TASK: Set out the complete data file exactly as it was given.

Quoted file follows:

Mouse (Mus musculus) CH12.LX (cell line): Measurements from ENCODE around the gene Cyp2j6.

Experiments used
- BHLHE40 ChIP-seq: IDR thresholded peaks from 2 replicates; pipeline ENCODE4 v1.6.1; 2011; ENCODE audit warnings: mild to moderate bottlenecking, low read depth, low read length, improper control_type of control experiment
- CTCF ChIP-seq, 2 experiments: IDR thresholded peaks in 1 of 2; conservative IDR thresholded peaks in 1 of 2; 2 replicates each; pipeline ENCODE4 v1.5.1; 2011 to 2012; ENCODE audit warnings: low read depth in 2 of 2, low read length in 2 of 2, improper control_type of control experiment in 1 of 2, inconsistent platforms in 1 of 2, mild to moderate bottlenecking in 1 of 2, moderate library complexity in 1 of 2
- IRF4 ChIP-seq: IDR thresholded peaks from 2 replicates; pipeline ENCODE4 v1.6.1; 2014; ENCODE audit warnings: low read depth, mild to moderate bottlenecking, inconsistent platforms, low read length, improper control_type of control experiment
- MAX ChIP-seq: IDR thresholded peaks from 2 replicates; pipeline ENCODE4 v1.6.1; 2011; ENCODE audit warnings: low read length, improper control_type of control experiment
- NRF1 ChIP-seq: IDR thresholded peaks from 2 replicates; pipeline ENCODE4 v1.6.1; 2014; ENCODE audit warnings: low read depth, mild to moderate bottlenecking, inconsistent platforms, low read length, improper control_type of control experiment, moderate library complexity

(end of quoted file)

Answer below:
Mouse (Mus musculus) CH12.LX (cell line): Measurements from ENCODE around the gene Cyp2j6.

Experiments used
- BHLHE40 ChIP-seq: IDR thresholded peaks from 2 replicates; pipeline ENCODE4 v1.6.1; 2011; ENCODE audit warnings: mild to moderate bottlenecking, low read depth, low read length, improper control_type of control experiment
- CTCF ChIP-seq, 2 experiments: IDR thresholded peaks in 1 of 2; conservative IDR thresholded peaks in 1 of 2; 2 replicates each; pipeline ENCODE4 v1.5.1; 2011 to 2012; ENCODE audit warnings: low read depth in 2 of 2, low read length in 2 of 2, improper control_type of control experiment in 1 of 2, inconsistent platforms in 1 of 2, mild to moderate bottlenecking in 1 of 2, moderate library complexity in 1 of 2
- IRF4 ChIP-seq: IDR thresholded peaks from 2 replicates; pipeline ENCODE4 v1.6.1; 2014; ENCODE audit warnings: low read depth, mild to moderate bottlenecking, inconsistent platforms, low read length, improper control_type of control experiment
- MAX ChIP-seq: IDR thresholded peaks from 2 replicates; pipeline ENCODE4 v1.6.1; 2011; ENCODE audit warnings: low read length, improper control_type of control experiment
- NRF1 ChIP-seq: IDR thresholded peaks from 2 replicates; pipeline ENCODE4 v1.6.1; 2014; ENCODE audit warnings: low read depth, mild to moderate bottlenecking, inconsistent platforms, low read length, improper control_type of control experiment, moderate library complexity